I have nothing to offer but blood, toil, tears and sweat

Eyal Basch

On May 10th, 1940, Winston Churchill gave a speech before the British Parliament. It was his first after having taken upon himself the task of forming the government to replace that of Neville Chamberlain. This speech later became known as the “Blood, toil, tears and sweat” speech. (It is interesting to note that we often refer to it as the “Blood, sweat and tears” speech, leaving out the “toil”. Could this possibly say more about us than we’d like to admit?). At that stage, Britain was already at war and it was clear that the British attempt at appeasing Germany and avoiding war had met with total failure. In his speech, Churchill prepared his listeners for the hardships and price they would have to pay during the difficult period awaiting them. However, he  emphasized that there was no choice, and that the only option was victory over Nazi Germany.

Despite the distinct differences, it is possible to find some parallels between the British attitude towards World War II and the process of establishing a complete and comprehensive Business Intelligence system within an organization. Similarly, the concern regarding the high cost of the process and the uncertainty of its success has led organizations to try to avoid, evade or delay implementing BI properly in a variety of ways over the years. These organizations have either completely ignored the BI field or have implemented limited operational BI to replace operational reports. However, in these cases too, reality has come knocking at the door of the decision makers, leaving them with little choice. An organization interested in enjoying continued success must have a quality BI system.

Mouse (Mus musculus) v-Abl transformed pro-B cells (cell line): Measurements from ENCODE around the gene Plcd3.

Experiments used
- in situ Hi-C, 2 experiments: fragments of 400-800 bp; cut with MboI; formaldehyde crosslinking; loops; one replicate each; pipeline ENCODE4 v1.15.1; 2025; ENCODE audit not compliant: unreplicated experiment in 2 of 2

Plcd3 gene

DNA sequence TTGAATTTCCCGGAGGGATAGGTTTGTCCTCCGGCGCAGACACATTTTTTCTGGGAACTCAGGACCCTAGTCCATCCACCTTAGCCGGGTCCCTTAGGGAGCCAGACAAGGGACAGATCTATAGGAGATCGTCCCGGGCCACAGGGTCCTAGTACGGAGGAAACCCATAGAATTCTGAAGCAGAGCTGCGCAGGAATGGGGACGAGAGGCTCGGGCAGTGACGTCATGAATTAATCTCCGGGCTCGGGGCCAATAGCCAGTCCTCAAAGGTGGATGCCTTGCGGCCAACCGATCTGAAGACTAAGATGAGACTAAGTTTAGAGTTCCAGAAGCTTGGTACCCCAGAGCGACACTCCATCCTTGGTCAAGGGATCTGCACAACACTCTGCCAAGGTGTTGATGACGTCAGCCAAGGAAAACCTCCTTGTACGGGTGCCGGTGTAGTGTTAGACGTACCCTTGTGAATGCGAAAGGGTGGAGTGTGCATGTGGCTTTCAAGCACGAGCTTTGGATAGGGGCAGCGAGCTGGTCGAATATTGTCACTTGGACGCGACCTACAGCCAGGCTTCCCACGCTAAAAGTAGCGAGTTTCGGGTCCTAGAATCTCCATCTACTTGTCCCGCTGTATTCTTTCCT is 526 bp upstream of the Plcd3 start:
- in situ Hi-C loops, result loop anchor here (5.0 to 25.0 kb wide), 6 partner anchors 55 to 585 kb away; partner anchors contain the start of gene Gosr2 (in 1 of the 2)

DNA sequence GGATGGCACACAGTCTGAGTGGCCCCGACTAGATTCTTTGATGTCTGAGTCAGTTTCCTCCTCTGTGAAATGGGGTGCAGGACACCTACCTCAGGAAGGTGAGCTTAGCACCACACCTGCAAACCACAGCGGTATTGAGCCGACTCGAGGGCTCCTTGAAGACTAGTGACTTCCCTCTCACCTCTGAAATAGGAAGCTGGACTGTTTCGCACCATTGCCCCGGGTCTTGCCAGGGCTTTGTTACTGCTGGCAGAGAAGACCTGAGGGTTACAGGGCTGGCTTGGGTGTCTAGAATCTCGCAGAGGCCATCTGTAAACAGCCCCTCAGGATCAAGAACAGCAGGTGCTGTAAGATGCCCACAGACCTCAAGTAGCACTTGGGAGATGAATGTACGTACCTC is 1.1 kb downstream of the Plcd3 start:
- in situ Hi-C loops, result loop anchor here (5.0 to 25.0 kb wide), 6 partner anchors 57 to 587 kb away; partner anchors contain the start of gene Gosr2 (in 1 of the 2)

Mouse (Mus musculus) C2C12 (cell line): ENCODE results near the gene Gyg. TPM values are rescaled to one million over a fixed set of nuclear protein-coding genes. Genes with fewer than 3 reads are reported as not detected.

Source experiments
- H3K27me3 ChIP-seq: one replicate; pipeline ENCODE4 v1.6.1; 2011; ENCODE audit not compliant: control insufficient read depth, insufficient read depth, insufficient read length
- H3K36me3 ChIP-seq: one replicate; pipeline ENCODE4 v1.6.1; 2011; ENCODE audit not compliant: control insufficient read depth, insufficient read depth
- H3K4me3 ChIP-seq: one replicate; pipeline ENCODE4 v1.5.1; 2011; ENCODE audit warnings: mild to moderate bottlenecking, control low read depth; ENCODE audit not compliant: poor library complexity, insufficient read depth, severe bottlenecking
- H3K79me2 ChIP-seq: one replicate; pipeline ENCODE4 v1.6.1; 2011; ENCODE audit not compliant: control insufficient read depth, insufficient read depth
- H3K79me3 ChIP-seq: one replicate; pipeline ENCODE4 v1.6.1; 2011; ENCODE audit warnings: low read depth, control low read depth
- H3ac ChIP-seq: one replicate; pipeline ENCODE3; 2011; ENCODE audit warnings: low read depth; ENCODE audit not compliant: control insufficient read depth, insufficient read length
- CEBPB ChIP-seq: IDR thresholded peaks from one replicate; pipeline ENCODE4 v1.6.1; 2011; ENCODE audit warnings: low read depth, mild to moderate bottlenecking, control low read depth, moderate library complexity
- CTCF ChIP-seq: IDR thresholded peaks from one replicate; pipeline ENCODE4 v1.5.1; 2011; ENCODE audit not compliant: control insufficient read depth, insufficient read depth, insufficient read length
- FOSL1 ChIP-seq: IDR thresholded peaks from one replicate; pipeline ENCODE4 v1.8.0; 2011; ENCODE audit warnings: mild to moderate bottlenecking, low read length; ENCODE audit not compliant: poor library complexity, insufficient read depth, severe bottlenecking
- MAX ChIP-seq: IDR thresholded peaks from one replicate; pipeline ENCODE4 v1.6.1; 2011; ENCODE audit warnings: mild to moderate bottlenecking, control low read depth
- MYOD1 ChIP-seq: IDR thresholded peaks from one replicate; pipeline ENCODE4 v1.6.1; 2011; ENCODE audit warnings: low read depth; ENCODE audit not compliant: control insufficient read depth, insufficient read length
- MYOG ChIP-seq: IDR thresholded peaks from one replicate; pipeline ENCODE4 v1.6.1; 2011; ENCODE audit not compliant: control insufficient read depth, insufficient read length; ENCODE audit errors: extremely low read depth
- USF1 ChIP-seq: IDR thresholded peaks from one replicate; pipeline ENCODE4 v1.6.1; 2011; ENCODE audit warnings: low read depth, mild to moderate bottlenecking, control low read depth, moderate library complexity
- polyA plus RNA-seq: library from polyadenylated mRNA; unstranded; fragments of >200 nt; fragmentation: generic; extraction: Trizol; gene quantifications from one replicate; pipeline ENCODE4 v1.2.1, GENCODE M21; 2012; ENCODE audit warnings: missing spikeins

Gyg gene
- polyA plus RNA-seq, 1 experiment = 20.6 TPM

The need became obvious, and therefore many organizations were prepared to pay the high price. It was clear to them that establishing a BI system was a complicated project, involving a lot of effort and the investment of many resources. This was a project that required dealing with many issues that had often been swept under the rug. However, it was a necessary investment for ensuring the organization’s continued success.

In recent years it appears there have been a lot of positive developments in the cost benefit equation associated with Business Intelligence (BI). New technologies have simplified the BI implementation process, making it quicker, simpler and cheaper than it previously was. In order to appreciate just how effective these trends are, we first need to understand what the main challenges are in establishing and maintaining organizational BI.

The Content Challenge

What should the BI contain, and just as importantly, what should it not contain?
This challenge deals with formulating the business strategy. The business strategy is often vaguely defined and interpreted differently by the various position holders.
Formulating the strategy is a mental exercise which requires no small effort on the part of the organization’s directors.
Once the strategy is formulated, the next step is defining how that strategy should be realized within the organization. The directors need to define a framework to guide their colleagues in making decisions and acting in a way that is consistent with the strategy. In order to define this framework, the directors need to define “road signs” to direct all the organization’s employees on how to act appropriately.
The content challenge is mostly a challenge of logic and the innovations in the field of BI do not offer any substantial assistance in solving it.

The Delivery Challenge

 How will users consume the information?
This challenge deals with visualization of the information and the functionality experienced by the information consumer.
One of the most important decisions that need to be made to ensure efficient and convenient use of the information pertains to the actions the information consumer will have to perform. If we limit the degrees of freedom too much, the user may feel unable to get everything he wants out of the system. If we allow too many degrees of freedom, the user may feel that the system is too complex and does not enable him to obtain the information in a simple and effective manner. Therefore, we need to put a lot of thought into finding the appropriate functionality for each user.